Lotus Wight is one third of Sheesham & Lotus & ‘Son, banjo player and inventor of the contrabass harmoniphonium – that’s the fearsome device he’s sporting on the cover. Unlike some of trio’s work this is essentially a serious album and the ode of the title is a poem outlining the history of the instrument that takes up the centre of the package.
The first four tracks are solo banjo pieces. Lotus doesn’t do anything flashy here, although that’s not to say that there isn’t some dextrous picking going on and some foot percussion. You can almost imagine these tunes being played for a square dance or a hoe-down when the requirement is for a steady rhythm for dancing rather than instrumental virtuosity. They’re all good tunes, notably the light and airy ‘Blue Goose’.
The mood abruptly changes with ‘Skillet’, the song by Tim O’Brien, which features the contrabass harmoniphonium for the first time as well as Lotus’ deep gruff voice. He switches back to solo banjo for ‘Cripple Creek’ and then – a complete surprise – plays kalimba (thumb piano) on Josh Thomas’ ‘Roustabout’. His main instrument is a “standard” 5-string banjo but Lotus also plays a gourd banjo and a four-string banjo-mando as well as a fretless model from the 1850s. This is the kind of instrument that he describes in his ode as “to a simple drum someone joined a stick and string”.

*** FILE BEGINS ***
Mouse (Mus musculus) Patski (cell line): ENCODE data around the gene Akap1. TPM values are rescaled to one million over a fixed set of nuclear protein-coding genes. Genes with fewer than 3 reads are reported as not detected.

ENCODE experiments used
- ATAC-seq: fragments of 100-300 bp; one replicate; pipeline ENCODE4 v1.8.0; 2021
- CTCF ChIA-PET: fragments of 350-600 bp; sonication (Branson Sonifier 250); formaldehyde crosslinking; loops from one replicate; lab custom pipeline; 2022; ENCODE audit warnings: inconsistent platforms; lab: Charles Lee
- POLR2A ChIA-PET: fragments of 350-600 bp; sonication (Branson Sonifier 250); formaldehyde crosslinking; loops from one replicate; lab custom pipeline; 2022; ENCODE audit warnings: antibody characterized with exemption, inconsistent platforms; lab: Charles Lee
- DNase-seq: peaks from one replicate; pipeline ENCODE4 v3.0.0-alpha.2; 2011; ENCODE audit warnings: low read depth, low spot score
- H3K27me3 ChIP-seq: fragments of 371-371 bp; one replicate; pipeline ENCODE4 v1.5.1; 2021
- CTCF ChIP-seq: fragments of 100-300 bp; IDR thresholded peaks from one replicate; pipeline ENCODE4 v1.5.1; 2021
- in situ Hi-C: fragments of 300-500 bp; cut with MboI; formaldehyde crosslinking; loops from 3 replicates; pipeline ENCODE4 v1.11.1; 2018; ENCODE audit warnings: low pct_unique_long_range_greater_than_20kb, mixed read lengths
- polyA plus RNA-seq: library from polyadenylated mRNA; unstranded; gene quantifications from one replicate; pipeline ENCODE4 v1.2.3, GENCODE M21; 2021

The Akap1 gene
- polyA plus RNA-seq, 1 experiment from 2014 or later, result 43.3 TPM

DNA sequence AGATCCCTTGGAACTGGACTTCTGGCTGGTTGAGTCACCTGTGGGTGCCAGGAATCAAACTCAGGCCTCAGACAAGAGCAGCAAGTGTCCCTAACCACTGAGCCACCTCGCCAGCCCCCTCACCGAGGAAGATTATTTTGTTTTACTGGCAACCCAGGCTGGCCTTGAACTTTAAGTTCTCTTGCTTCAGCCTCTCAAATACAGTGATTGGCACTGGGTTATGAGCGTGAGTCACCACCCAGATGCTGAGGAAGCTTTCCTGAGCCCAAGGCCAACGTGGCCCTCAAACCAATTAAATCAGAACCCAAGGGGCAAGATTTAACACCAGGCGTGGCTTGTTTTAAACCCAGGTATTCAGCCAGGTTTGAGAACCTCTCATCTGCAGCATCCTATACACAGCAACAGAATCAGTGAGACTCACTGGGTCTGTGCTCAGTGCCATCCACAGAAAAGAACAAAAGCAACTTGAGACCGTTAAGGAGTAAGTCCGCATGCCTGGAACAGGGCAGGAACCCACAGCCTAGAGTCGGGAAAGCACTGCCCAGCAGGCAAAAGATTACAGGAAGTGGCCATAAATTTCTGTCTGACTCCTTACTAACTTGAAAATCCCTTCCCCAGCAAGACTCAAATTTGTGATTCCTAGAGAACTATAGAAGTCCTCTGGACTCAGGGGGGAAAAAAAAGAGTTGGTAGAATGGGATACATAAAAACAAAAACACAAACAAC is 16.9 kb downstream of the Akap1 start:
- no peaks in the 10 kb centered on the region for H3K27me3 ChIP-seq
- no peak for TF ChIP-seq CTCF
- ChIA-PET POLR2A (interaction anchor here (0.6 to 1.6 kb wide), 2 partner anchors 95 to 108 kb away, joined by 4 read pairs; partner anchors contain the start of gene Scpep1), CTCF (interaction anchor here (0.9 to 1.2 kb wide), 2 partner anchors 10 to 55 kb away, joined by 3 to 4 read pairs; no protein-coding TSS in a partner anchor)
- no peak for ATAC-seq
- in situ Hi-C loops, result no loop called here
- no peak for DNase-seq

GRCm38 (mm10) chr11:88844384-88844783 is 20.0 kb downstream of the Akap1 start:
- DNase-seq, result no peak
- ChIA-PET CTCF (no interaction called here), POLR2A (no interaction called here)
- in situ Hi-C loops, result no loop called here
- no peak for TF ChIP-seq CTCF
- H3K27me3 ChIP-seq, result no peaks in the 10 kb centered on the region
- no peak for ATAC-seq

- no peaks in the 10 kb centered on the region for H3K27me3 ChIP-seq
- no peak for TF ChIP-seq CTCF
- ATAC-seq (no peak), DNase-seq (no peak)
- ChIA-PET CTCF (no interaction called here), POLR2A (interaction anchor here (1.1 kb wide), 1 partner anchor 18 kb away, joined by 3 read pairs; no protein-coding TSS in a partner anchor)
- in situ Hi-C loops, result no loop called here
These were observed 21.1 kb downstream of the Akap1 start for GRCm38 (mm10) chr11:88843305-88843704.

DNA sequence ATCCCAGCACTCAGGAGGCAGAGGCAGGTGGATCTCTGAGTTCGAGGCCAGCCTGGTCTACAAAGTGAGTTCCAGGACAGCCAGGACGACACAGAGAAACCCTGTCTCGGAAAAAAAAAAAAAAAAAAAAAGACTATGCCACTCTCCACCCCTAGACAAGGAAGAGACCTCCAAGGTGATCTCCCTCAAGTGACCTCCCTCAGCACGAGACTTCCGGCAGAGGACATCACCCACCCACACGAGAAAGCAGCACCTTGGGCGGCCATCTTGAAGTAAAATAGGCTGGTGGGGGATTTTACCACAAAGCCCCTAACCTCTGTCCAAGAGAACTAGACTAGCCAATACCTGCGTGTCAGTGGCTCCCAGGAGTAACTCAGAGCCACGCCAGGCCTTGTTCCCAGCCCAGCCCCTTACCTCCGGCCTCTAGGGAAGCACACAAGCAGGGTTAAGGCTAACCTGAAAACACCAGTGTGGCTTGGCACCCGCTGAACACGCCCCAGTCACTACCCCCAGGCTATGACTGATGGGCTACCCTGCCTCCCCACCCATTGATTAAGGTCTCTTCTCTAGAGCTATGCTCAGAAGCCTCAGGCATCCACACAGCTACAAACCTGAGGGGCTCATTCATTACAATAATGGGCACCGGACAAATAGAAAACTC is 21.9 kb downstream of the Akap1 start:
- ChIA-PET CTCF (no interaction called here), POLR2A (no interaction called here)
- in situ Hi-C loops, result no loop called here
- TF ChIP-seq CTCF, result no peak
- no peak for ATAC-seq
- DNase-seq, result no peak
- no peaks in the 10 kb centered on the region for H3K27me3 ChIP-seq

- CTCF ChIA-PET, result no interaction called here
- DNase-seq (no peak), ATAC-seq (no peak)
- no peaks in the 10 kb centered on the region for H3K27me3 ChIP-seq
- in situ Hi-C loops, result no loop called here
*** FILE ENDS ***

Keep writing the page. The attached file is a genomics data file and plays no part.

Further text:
The contrabass harmoniphonium appears again on the penultimate ‘Cluck Old Hen’, although I’d hate to meet a hen that clucks in that register, and Lotus returns to the light touch with the closer ‘Leslie-Loo’ and if you can do wistful on a banjo this is how it sounds. This is certainly a virtuoso album but it also succeeds in being entertaining.
Artist’s website: http://lotuswight.com/